And having gilt the ocean with his beams,
Gallops the zodiac in his glistering coach,
And overlooks the highest peering hills. Tit. And. ii. 1.
'Tis a lucky day, boy; and we'll do good deeds on't.

W. T. ii. 3
0, such a day,
So fought, so follow'd, and so fairly won,
Came not, till now, to dignify the times,
Since Cæsar's fortunes !


The blind cave of eternal night.

R. III. v. 3.
Here is my journey's end; here is my butt,
And very sea-mark of my utmost sail.

0. v. 2.
O ruin'd piece of nature ! this great world
Shall so wear out to nought.

K. L. iv. 6.
Nay, nothing; all is said :
His tongue is now a stringless instrument;
Words, life, and all, old Lancaster hath spent. R. II. ii. 1.

DEATH, continued.

Dead, for my life.
Even 80 ;-my tale is told.

L. L. v. 2.
Have felt the worst of death's destroying wound
And lie full low, grav'd in the hollow ground. R. II. iii. 2.
Art thou gone too ? all comfort go with thee!
For none abides with me: my joy is—death;
Death, at whose name I oft have been afеard,
Because I wish'd this world's eternity. H.VI. Pt. II. 11. 4.
0, I do fear thee, Claudio; and I quake
Lest thou a feverous life should'st entertain,
And six or seven winters more respect
Than a perpetual honour.

M. M. ii. 1.
I am a tainted wether of the flock,
Meetest for death; the weakest kind of fruit
Drops earliest to the ground, and so let me. M.V. iv. 1.
All is but toys: renown, and grace, is dead;
The wine of life is drawn, and the mere lees
Is less this vault to brag of.

M. ï. 3.
To-day, how many would have given their honours
To have sav'd their carcasses ! took heel to do't,
And yet died too! I, in mine own woe charm'd,
Could not find death, where I did hear him groan;
Nor feel him, where he struck.

Cym. v. 3.
It is too late ; the life of all this blood
Is touch'd corruptibly; and his pure brain
(Which some suppose the soul's frail dwelling house,)
Doth, by the idle comments that it makes,
Foretel the ending of mortality.

K.J. v. 7.
So now prosperity begins to mellow,
And drop into the rotten mouth of death, R. III. iv. 4.
Thou know'st'tis common; all that live must die,
Passing through nature to eternity.

H. i. 2.
This fell serjeant death
Is strict in his arrest.

H. v. 5.

Dost fall?
If thou and nature can so gently part,
The stroke of death is as a lover's pinch
Which hurts and is desir'd. Dost thou lie still?
If thus thou vanishest, thou tell’st the world
It is not worth leave-taking.

A. C. v. 2. -
0, our lives' sweetness !
That with the pain of death, we'd hourly die,
Rather than die at once !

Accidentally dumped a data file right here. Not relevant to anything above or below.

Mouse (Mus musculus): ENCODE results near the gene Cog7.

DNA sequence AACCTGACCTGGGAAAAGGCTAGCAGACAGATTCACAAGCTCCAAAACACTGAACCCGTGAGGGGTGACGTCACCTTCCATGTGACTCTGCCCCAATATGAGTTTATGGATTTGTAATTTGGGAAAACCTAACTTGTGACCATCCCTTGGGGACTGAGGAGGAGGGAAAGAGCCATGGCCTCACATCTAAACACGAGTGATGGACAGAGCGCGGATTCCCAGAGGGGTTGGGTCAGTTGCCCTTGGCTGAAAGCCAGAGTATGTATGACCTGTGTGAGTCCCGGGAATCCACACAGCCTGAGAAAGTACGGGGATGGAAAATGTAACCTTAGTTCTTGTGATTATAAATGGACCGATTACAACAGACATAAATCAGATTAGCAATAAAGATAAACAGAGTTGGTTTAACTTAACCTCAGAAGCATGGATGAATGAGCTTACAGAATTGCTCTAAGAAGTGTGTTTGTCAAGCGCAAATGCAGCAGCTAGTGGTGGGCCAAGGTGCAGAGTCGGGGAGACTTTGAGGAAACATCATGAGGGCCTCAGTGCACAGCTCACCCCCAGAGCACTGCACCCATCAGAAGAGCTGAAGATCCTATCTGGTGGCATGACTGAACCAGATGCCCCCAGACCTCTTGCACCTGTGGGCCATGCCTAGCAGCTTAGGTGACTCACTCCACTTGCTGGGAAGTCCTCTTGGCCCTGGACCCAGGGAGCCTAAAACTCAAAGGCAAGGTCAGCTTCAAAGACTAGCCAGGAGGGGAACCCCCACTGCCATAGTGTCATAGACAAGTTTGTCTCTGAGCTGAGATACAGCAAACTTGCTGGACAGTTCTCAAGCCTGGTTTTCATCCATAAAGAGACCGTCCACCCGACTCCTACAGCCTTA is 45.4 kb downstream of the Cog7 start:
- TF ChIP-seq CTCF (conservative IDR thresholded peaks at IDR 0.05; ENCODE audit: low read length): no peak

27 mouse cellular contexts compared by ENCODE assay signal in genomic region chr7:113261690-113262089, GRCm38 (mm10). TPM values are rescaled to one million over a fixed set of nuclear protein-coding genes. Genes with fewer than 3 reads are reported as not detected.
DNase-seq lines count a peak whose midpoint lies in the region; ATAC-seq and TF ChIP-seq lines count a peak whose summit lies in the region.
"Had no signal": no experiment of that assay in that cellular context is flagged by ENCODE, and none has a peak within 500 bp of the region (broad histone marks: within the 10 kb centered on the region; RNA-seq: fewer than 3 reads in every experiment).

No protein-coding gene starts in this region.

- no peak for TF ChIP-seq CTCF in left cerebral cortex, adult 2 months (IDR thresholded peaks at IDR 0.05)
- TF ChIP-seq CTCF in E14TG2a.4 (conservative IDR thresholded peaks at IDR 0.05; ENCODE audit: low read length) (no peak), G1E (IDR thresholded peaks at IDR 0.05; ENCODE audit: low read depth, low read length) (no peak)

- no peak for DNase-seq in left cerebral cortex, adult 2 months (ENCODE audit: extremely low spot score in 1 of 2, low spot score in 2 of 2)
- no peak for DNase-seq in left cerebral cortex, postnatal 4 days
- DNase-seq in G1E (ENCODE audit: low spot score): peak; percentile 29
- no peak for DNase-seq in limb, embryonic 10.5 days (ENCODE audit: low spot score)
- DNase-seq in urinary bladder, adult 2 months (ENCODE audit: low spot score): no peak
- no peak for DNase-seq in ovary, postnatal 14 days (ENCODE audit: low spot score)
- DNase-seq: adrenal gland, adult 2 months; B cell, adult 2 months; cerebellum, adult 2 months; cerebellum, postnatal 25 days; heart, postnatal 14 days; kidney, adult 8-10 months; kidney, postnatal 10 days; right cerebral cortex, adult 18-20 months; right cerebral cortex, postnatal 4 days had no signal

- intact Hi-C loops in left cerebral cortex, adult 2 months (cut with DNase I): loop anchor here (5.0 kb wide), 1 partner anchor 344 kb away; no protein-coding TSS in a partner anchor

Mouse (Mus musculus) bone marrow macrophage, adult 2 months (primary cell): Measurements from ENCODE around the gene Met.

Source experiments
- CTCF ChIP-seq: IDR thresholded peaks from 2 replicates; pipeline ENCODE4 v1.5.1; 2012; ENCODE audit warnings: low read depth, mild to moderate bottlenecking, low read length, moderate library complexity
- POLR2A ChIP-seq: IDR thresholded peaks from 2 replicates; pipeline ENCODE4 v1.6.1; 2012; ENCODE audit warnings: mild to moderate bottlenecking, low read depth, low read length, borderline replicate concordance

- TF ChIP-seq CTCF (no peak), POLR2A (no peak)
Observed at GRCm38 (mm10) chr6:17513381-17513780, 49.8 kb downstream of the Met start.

K. L. v. 3,


We must die, Messala:
With meditating that she must die once,
I have the patience to endure it now.

J.C. iv. 3.
O amiable, lovely death!
Thou odoriferous stench! sound rottenness !
Arise forth from the couch of lasting night,
Thou hate and terror to prosperity,
And I will kiss thy détestable bones ;
And put my eye-balls in thy vaulty brows;
And ring these fingers with thy household worms;
And stop this gap of breath with fulsome dust,
And be a carrion monster like thyself:
Come, grin on me; and I will think thou smil'st;
And buss thee as thy wife? Misery's love,
O, come to me!

K. J. üi. 4.
Eyes, look your last !
Arms, take your last embrace ! and lips, O you,
The doors of breath, seal with a righteous kiss
A dateless bargain to engrossing death.

R.J. v. 3.
Stay but a little ; for my cloud of dignity
Is held from falling with so weak a wind,
That it will quickly drop.

H. IV. Pt. 11. iv. 4.
Thy bones are marrowless, thy blood is cold;
Thou hast no speculation in those eyes
Which thou dost glare with.

N. ii. 4. love!


wife !
Death, that hath suck'd the honey of thy breath,
Hath had no power yet upon thy beauty :
Thou art not conquer’d; beauty's ensign yet
Is crimson in thy lips, and in thy cheeks,
And death's palé flag is not advanced there. R.J. v. 3.
By medicine life may be prolong'd, yet death
Will seize the doctor too.

Cym. v. 5.
That we shall die, we know; 'tis but the time,
And drawing days out, that men stand upon.

J. C. iji. 1.
Cowards die many times before their deaths ;
The valiant never taste of death but once.
Of all the wonders that I yet have heard,
It seems to me most strange that men should fear;
Seeing that death, a necessary end,
Will come when it will come.

J. C. ii. 2.
Close up his eyes, and draw the curtain close,
And let us all to meditation.

H. VI. Pt. 11. iii. 3.

O, my,